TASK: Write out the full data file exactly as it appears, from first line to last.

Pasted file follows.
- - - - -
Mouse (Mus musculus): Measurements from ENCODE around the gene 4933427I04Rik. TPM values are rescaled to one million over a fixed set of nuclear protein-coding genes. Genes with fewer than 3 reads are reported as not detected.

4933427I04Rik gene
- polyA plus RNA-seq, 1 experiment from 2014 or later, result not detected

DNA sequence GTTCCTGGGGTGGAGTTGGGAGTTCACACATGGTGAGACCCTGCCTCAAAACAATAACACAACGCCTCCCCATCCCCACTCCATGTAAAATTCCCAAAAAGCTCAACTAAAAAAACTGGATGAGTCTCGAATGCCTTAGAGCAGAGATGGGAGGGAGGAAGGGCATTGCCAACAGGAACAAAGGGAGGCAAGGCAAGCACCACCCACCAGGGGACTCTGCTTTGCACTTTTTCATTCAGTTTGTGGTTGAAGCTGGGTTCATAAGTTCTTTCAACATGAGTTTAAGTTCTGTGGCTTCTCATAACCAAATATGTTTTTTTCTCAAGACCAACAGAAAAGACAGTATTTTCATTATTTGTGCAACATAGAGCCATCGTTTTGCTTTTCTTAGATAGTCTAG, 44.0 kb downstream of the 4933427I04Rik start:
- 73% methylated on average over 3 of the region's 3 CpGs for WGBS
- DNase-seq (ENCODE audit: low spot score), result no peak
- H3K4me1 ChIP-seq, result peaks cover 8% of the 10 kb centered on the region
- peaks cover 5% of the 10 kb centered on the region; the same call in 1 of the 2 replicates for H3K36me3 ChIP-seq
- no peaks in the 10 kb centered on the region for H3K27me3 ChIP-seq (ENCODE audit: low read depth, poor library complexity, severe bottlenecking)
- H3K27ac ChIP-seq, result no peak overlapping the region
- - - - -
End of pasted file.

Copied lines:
Mouse (Mus musculus): Measurements from ENCODE around the gene 4933427I04Rik. TPM values are rescaled to one million over a fixed set of nuclear protein-coding genes. Genes with fewer than 3 reads are reported as not detected.

4933427I04Rik gene
- polyA plus RNA-seq, 1 experiment from 2014 or later, result not detected

DNA sequence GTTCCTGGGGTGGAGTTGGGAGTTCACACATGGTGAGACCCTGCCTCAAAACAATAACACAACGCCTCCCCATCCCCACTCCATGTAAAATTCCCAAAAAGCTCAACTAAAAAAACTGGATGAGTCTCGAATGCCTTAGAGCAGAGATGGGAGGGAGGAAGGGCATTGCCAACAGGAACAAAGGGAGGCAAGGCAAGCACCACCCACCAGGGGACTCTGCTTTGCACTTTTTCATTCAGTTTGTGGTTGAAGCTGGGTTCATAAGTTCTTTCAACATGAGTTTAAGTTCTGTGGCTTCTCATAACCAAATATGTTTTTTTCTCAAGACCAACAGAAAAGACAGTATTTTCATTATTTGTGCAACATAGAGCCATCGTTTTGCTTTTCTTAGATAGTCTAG, 44.0 kb downstream of the 4933427I04Rik start:
- 73% methylated on average over 3 of the region's 3 CpGs for WGBS
- DNase-seq (ENCODE audit: low spot score), result no peak
- H3K4me1 ChIP-seq, result peaks cover 8% of the 10 kb centered on the region
- peaks cover 5% of the 10 kb centered on the region; the same call in 1 of the 2 replicates for H3K36me3 ChIP-seq
- no peaks in the 10 kb centered on the region for H3K27me3 ChIP-seq (ENCODE audit: low read depth, poor library complexity, severe bottlenecking)
- H3K27ac ChIP-seq, result no peak overlapping the region